|Beaverbrook by David Low.|
It must have worked wonders for the sales of the Daily Express when, in the 1960s, no less an expert than the Duke of Edinburgh told some people in Latin America that it was "a bloody awful newspaper”. After all, any man on the promenade in Rhyl or in the back streets of Derby must have sensed that a newspaper which earns that sort of description from a massively boorish social parasite like the Duke must have something to be said for it.
In fact at that time Prince Philip seemed to be locked in unceasing conflict with much of die British press, who gleefully reported all his public relations blunders. For example there was the time he genially soaked an assembly of hacks on a lawn at the Chelsea Flower Show by turning on the sprinkler. The antagonism became so intense that, in the midst of the Profumo affair, the Sunday Express published a remarkable article which, after recounting some of the Duke’s more colourful criticisms of the press, warned that unless he held his tongue the Express newspapers might find it their unavoidable duty as a responsible newspaper serving the great British public to reveal some acutely embarrassing details of his private life.
Those were heady days for the Express which, under the eccentric ownership of Lord Beaverbrook, could take comfort from a circulation of about 4¼ million and a reputation for employing some famous journalists. The paper's success was said to spring from their natural empathy with the sort of people to be found in Rhyl or Derby (other papers, of course, had a direct line with passengers on buses in Clapham; all of them seemed to suffer from identical bigotries and delusions). It is unlikely that the Duke would bother to criticise the Express now when its circulation hovers precariously on 1¼ million after a fall of about 6.5 percent over the past year.
Beaverbrook bought the Daily Express for £ 17,500 in 1916 and a couple of years later started up its stablemate on Sundays. To say that he stamped his—rather objectionable—personality on the paper would be an understatement, although he did not baulk [balk?] at employing journalists like Michael Foot and Tom Driberg who had political disagreements with him. He was not always frank about his motives. In 1927 he pretended to give up his interest in the papers by passing his controlling interest over to his son. In 1954 it was the Beaverbrook Foundation, supposedly too purely objective to be interested in any sordid political ambitions, which was said to have been given the ownership. He was more open when he gave his evidence to the Royal Commission on the Press in 1947: "I run the paper purely for the purpose of making propaganda and with no other motive."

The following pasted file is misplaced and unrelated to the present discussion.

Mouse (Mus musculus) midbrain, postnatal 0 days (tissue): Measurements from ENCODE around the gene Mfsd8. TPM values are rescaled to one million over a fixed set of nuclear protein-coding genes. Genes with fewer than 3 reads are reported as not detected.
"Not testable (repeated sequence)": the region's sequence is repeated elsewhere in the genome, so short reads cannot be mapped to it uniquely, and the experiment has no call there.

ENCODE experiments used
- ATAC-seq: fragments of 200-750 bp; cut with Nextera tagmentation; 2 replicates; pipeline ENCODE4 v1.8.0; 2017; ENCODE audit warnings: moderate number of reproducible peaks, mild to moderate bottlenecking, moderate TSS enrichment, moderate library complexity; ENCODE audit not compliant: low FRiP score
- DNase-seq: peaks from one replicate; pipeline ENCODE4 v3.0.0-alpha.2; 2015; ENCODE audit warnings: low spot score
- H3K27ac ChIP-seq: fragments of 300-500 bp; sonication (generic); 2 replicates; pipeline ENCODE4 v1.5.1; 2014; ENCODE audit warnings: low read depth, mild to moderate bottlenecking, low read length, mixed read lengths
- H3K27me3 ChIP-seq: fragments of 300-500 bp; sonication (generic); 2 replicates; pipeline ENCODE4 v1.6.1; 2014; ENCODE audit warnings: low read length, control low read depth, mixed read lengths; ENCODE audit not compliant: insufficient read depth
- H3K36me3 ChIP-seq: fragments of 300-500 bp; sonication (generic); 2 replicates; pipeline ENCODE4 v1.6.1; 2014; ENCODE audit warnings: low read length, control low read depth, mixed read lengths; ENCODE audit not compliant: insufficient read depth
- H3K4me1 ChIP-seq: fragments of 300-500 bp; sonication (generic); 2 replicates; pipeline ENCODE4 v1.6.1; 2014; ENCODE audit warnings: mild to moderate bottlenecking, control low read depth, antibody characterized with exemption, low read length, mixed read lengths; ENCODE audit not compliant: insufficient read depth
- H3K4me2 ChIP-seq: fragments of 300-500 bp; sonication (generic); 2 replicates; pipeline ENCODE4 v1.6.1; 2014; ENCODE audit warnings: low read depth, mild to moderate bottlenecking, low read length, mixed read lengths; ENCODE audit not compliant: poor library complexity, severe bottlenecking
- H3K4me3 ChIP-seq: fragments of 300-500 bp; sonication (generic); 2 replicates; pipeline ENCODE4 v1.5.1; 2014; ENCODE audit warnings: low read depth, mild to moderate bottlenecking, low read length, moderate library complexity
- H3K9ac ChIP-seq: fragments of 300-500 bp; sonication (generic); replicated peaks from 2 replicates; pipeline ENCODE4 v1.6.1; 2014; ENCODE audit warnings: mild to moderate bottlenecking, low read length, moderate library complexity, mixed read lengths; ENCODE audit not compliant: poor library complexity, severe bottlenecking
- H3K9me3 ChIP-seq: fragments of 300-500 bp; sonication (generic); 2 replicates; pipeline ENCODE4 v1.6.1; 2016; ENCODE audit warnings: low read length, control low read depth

Of course other people saw Beaverbrook’s motives in a rather different light We have already mentioned how wounded were the delicate sensitivities of Prince Philip. He was only one of the more recent examples. In 1930 Prime Minister Stanley Baldwin, smarting under some particularly savage attacks in the papers, included Beaverbrook in the press barons who aimed at “. . . power without responsibility — the prerogative of the harlot throughout the ages."
Well, whatever else may be said about this particular harlot no one can accuse her of having a knack for infallible forecasts. In May 1938 the Daily Express assured its readers that Germany would not seize Czechoslovakia. In September that year it declared on its front page that "Britain will not be involved in a European war this year, or next year either.” Staunchly supportive of the Tory Party, it ran a typically flamboyant selective and disastrous campaign in the 1945 general election. Time will tell whether it got it right when it supported Major in the recent Tory leadership election.
The long drawn out decline of the Daily Express set in after the death of Beaverbrook and has continued through several changes of ownership and management. After Beaverbrook there was his son Max Aitken whose talents as a fighter pilot and a playboy did not extend to running a newspaper. There was Jocelyn Stevens who was sacked by Lord Matthews who ran the great combine Trafalgar House. Stevens, who was a millionaire merchant banker, maintained the Express tradition for getting it wrong when he said in 1987 that the stock market fall should be ignored as it was only a computer blip. The present Managing Director, Andrew Cameron, recently announced an economy drive in which 220 workers would lose their jobs ". . . to put us into fighting shape. (The cuts) are about securing the future."
There may be people—in Rhyl, in Derby—who will ask what shape, what future, what security? In other places too. In July the MP for Manchester Gorton, Gerald Kaufman, told the Commons about how some of the people in that city live. Taking the national mortality rate as 100, in Manchester it is 163 for men and 148 for women. The rate for stillbirths in England and Wales is 4.2 percent, in Manchester it is 6.4 percent. For infant mortality Manchester rates 8.4 percent against 6.5 percent for the rest of Britain. These are symptoms of the extremes of poverty, of the stresses of unemployment which force down the wages of whose who are in work; Kaufman mentioned one man who works 64 and 72 hours a week whose hourly rate of pay has been cut from £3.02 to £2.35.
The poverty endured by these people is extreme in comparison but not too exceptional in its nature. Rather, it is conventional to capitalism, part of the process which produces rich people like Lords Beaverbrook, Matthews and Stevens we are supposed to admire and poor people, in Rhyl, Derby. Manchester or wherever, we are encouraged to despise. The Express may be a bloody awful newspaper but there are no bloody good ones and it speaks for a bloody dreadful social system.